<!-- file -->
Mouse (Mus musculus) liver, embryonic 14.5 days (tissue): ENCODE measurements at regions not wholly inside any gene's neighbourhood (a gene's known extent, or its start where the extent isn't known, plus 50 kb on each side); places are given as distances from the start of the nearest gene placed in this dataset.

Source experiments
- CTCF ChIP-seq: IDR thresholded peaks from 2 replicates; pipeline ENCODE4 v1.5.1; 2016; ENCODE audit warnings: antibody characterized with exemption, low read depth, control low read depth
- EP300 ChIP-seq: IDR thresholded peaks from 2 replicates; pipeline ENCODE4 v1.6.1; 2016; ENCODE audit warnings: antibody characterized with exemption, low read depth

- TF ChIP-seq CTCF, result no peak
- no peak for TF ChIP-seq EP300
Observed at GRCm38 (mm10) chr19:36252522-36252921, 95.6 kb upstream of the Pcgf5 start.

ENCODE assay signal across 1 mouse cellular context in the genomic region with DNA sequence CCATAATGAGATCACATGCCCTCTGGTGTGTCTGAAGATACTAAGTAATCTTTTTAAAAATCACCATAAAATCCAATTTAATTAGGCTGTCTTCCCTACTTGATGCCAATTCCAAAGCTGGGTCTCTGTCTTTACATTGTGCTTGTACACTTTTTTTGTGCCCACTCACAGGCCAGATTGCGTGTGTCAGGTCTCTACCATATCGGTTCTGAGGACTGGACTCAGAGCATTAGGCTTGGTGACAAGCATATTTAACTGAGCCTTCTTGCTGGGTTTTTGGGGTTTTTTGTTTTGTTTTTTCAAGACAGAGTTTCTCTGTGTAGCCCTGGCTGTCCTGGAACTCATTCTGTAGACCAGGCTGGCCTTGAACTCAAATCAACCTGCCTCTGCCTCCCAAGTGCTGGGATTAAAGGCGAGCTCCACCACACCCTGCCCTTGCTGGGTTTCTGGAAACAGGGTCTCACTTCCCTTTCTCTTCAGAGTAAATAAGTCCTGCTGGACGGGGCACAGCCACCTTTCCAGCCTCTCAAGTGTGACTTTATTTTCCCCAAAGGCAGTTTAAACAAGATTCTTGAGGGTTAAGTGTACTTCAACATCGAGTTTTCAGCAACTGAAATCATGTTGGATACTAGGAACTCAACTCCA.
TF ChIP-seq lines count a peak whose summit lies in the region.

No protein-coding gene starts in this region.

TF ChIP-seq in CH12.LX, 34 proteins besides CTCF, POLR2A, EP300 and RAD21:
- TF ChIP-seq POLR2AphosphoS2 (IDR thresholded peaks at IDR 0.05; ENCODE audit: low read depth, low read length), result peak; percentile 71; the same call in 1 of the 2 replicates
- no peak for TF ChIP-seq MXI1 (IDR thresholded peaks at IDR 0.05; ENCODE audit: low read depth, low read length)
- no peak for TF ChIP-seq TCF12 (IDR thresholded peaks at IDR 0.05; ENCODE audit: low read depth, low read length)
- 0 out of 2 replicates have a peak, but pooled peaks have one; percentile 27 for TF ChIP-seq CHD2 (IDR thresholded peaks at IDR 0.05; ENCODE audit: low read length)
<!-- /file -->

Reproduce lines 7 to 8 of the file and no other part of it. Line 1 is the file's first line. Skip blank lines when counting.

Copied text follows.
Observed at GRCm38 (mm10) chr19:36252522-36252921, 95.6 kb upstream of the Pcgf5 start.

ENCODE assay signal across 1 mouse cellular context in the genomic region with DNA sequence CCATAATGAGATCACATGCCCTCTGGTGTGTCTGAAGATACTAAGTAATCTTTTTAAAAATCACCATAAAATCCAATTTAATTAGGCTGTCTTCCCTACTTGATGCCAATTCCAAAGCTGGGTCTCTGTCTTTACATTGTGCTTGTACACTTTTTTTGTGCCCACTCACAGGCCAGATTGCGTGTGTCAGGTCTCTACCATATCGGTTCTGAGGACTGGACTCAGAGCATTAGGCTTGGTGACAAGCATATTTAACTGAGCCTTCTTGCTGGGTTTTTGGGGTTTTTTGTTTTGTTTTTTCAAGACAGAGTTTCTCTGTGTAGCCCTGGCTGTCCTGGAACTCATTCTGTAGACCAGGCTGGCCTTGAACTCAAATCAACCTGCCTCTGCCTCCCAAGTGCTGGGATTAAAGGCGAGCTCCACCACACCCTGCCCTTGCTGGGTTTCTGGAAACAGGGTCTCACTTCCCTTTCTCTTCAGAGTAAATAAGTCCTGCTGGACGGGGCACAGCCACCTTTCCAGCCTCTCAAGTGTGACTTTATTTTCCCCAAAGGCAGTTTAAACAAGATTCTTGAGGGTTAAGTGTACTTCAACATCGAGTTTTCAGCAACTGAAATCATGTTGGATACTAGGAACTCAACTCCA.